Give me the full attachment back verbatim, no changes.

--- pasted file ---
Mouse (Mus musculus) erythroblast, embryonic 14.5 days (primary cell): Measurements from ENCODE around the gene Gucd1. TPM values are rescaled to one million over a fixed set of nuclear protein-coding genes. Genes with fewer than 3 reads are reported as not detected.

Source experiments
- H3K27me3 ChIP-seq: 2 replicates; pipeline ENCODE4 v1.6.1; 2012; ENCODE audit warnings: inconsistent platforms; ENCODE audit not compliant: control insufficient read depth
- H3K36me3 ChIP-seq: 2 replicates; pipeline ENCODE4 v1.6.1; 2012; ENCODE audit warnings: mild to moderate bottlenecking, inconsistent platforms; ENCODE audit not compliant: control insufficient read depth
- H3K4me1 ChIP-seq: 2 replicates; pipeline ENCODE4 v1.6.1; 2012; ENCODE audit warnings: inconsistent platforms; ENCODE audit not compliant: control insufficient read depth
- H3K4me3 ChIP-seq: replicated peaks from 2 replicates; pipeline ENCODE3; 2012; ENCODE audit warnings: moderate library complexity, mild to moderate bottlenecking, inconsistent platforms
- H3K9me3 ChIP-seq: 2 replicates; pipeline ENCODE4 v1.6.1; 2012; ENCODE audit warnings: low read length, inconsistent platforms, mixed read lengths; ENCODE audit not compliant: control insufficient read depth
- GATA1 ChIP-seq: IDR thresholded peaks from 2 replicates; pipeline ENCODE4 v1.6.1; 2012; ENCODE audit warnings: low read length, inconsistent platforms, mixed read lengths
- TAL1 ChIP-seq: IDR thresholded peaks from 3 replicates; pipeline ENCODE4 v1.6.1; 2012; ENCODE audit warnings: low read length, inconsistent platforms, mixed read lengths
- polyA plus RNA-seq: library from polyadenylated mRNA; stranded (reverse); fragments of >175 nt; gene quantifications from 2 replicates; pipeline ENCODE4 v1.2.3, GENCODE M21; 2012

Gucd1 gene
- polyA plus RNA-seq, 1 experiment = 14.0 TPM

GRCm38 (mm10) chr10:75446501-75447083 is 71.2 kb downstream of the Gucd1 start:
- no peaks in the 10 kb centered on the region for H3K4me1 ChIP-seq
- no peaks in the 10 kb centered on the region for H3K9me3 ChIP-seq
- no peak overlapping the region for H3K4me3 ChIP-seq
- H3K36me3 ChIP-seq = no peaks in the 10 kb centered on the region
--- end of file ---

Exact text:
Mouse (Mus musculus) erythroblast, embryonic 14.5 days (primary cell): Measurements from ENCODE around the gene Gucd1. TPM values are rescaled to one million over a fixed set of nuclear protein-coding genes. Genes with fewer than 3 reads are reported as not detected.

Source experiments
- H3K27me3 ChIP-seq: 2 replicates; pipeline ENCODE4 v1.6.1; 2012; ENCODE audit warnings: inconsistent platforms; ENCODE audit not compliant: control insufficient read depth
- H3K36me3 ChIP-seq: 2 replicates; pipeline ENCODE4 v1.6.1; 2012; ENCODE audit warnings: mild to moderate bottlenecking, inconsistent platforms; ENCODE audit not compliant: control insufficient read depth
- H3K4me1 ChIP-seq: 2 replicates; pipeline ENCODE4 v1.6.1; 2012; ENCODE audit warnings: inconsistent platforms; ENCODE audit not compliant: control insufficient read depth
- H3K4me3 ChIP-seq: replicated peaks from 2 replicates; pipeline ENCODE3; 2012; ENCODE audit warnings: moderate library complexity, mild to moderate bottlenecking, inconsistent platforms
- H3K9me3 ChIP-seq: 2 replicates; pipeline ENCODE4 v1.6.1; 2012; ENCODE audit warnings: low read length, inconsistent platforms, mixed read lengths; ENCODE audit not compliant: control insufficient read depth
- GATA1 ChIP-seq: IDR thresholded peaks from 2 replicates; pipeline ENCODE4 v1.6.1; 2012; ENCODE audit warnings: low read length, inconsistent platforms, mixed read lengths
- TAL1 ChIP-seq: IDR thresholded peaks from 3 replicates; pipeline ENCODE4 v1.6.1; 2012; ENCODE audit warnings: low read length, inconsistent platforms, mixed read lengths
- polyA plus RNA-seq: library from polyadenylated mRNA; stranded (reverse); fragments of >175 nt; gene quantifications from 2 replicates; pipeline ENCODE4 v1.2.3, GENCODE M21; 2012

Gucd1 gene
- polyA plus RNA-seq, 1 experiment = 14.0 TPM

GRCm38 (mm10) chr10:75446501-75447083 is 71.2 kb downstream of the Gucd1 start:
- no peaks in the 10 kb centered on the region for H3K4me1 ChIP-seq
- no peaks in the 10 kb centered on the region for H3K9me3 ChIP-seq
- no peak overlapping the region for H3K4me3 ChIP-seq
- H3K36me3 ChIP-seq = no peaks in the 10 kb centered on the region